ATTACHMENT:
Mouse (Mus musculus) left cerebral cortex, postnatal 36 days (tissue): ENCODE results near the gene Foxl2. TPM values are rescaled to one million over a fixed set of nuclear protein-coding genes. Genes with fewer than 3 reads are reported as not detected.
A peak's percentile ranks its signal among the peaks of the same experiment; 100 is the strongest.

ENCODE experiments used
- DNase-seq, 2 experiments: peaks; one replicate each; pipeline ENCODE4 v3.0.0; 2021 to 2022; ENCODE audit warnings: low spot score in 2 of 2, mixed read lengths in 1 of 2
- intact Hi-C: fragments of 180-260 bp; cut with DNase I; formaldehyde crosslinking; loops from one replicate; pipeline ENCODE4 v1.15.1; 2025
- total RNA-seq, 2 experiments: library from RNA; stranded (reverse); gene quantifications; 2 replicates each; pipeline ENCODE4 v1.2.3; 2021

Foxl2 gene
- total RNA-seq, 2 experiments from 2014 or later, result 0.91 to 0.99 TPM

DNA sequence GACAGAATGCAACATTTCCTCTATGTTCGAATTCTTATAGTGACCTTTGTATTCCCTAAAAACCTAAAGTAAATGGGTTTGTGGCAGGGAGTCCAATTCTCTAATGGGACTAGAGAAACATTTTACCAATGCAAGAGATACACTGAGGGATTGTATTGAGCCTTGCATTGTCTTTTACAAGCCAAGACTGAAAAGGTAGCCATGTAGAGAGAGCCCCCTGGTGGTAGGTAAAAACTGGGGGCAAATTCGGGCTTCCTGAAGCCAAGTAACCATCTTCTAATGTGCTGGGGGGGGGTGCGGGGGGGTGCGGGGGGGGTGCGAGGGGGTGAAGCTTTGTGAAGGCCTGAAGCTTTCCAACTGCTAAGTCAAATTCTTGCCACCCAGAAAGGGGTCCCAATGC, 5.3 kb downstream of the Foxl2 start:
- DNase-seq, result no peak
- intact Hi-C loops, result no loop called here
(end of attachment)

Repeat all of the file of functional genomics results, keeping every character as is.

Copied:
Mouse (Mus musculus) left cerebral cortex, postnatal 36 days (tissue): ENCODE results near the gene Foxl2. TPM values are rescaled to one million over a fixed set of nuclear protein-coding genes. Genes with fewer than 3 reads are reported as not detected.
A peak's percentile ranks its signal among the peaks of the same experiment; 100 is the strongest.

ENCODE experiments used
- DNase-seq, 2 experiments: peaks; one replicate each; pipeline ENCODE4 v3.0.0; 2021 to 2022; ENCODE audit warnings: low spot score in 2 of 2, mixed read lengths in 1 of 2
- intact Hi-C: fragments of 180-260 bp; cut with DNase I; formaldehyde crosslinking; loops from one replicate; pipeline ENCODE4 v1.15.1; 2025
- total RNA-seq, 2 experiments: library from RNA; stranded (reverse); gene quantifications; 2 replicates each; pipeline ENCODE4 v1.2.3; 2021

Foxl2 gene
- total RNA-seq, 2 experiments from 2014 or later, result 0.91 to 0.99 TPM

DNA sequence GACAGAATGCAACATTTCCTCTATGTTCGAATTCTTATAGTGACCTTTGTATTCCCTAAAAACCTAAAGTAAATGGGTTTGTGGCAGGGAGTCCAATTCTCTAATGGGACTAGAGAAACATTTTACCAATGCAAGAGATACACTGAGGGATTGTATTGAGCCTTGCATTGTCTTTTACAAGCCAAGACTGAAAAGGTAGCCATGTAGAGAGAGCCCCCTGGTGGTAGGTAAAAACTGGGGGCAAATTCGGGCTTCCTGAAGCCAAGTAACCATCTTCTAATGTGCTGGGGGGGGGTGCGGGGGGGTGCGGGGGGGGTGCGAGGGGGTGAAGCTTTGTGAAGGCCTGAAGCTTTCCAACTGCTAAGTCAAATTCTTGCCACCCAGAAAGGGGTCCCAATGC, 5.3 kb downstream of the Foxl2 start:
- DNase-seq, result no peak
- intact Hi-C loops, result no loop called here